CNN Prevails In Video Privacy Battle

Siding with CNN, a federal judge has dismissed a potential class-action lawsuit alleging that the company's iPhone app wrongly sends information about users to the analytics company Bango.

The decision, handed down by U.S. District Court Judge Eleanor Ross in Atlanta, stemmed from Illinois resident Ryan Perry's 2014 lawsuit alleging that CNN violated the federal Video Privacy Protection Act. That law prohibits video rental companies from disclosing consumers' personally identifiable information.

Perry, who said he downloaded the app in 2013, alleged that it sent Bango information about the clips that iPhone users watch, along with their 12-digit Media Access Control addresses. (In 2014, Apple began restricting third parties from accessing MAC addresses as identifiers.)

Ross ruled last week that Perry's allegations didn't make out a violation of the law on the grounds that MAC addresses aren't "personally identifiable."

She also ruled that Perry wasn't a "consumer" for purposes of the video privacy law. "Plaintiff has not alleged that he did anything other than watch video clips on the CNN App, which he downloaded onto his iPhone for free," she wrote. "There is no indication that he had any ongoing commitment or relationship with defendants, such that he could not simply delete the CNN App without consequences."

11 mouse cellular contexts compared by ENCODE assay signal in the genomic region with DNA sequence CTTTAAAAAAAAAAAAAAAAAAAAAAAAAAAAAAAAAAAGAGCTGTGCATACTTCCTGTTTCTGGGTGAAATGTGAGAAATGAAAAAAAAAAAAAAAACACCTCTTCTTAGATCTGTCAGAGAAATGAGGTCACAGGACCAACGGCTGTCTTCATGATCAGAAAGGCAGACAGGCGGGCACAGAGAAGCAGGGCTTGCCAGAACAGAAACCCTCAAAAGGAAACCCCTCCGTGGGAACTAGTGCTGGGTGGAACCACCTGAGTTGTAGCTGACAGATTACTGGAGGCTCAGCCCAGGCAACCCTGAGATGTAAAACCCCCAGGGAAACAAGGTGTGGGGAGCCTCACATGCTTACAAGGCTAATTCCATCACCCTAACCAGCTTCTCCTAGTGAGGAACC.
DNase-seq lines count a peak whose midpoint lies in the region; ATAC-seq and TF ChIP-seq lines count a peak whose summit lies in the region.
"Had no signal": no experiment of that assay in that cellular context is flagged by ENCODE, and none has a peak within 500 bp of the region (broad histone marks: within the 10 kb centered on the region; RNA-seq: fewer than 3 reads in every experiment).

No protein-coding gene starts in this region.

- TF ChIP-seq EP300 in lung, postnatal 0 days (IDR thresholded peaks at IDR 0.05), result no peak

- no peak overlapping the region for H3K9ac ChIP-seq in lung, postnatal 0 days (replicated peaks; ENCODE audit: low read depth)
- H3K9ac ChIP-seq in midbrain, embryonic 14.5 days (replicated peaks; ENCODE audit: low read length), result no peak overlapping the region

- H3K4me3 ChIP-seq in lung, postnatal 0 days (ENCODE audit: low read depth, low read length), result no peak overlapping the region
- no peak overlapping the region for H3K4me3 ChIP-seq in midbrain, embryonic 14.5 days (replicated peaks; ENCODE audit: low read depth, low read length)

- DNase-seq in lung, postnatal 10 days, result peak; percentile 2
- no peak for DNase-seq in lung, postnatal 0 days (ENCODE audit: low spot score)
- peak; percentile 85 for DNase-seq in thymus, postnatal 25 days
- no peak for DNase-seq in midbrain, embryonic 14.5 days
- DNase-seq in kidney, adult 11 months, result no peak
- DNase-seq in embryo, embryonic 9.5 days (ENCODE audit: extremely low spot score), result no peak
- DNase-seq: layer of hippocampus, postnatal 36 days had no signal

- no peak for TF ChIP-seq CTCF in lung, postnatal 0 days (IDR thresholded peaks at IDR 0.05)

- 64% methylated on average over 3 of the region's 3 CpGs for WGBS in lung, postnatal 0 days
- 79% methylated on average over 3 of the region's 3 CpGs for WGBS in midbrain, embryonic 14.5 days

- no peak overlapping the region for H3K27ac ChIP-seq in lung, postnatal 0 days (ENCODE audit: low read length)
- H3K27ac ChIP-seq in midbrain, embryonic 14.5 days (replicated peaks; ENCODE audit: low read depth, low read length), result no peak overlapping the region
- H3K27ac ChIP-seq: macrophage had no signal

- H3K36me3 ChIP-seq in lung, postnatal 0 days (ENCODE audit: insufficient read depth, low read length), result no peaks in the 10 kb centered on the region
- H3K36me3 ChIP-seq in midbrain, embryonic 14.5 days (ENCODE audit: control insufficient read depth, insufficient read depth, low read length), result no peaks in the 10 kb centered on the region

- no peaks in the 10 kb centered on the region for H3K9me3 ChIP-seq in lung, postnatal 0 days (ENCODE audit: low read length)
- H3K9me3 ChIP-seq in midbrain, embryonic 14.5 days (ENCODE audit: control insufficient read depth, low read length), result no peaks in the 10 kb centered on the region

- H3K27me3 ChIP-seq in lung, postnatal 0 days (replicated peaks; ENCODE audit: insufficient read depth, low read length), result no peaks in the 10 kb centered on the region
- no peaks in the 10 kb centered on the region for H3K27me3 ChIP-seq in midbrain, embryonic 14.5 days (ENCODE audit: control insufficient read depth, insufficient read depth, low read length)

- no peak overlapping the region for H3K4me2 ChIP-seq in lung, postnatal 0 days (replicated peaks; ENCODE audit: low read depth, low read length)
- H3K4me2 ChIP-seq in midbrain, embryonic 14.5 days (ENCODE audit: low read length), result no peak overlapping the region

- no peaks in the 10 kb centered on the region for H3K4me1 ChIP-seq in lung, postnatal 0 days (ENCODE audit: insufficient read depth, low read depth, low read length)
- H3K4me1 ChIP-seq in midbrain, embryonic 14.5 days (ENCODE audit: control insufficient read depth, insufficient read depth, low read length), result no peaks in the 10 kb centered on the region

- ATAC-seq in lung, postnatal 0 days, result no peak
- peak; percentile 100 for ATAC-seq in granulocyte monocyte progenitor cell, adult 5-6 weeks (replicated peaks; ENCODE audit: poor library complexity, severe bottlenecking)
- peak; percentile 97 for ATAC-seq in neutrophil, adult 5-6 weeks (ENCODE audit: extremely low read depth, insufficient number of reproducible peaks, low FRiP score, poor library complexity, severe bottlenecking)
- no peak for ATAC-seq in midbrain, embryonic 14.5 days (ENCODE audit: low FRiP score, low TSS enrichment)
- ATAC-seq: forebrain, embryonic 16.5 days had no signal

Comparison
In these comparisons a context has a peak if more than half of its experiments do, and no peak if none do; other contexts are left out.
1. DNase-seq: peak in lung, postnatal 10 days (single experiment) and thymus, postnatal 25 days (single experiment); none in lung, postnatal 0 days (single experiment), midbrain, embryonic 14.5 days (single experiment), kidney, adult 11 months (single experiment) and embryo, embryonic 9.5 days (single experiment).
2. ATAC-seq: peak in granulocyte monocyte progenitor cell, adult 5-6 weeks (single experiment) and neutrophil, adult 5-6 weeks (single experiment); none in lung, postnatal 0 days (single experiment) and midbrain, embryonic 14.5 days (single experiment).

The ruling came several months after a federal appellate court ruled in a similar lawsuit that the Video Privacy Protection Act doesn't apply when people download a free app from the Cartoon Network. The 11th Circuit Court of Appeals ruled in that matter that the law only prohibits video companies from sharing personally identifiable information about "subscribers," "renters," or "purchasers."

"In our view, downloading an app for free and using it to view content at no cost is not enough to make a user of the app a 'subscriber' under the VPPA," the panel wrote in a 15-page opinion. "The downloading of an app, we think, is the equivalent of adding a particular website to one’s Internet browser as a favorite, allowing quicker access to the website’s content."

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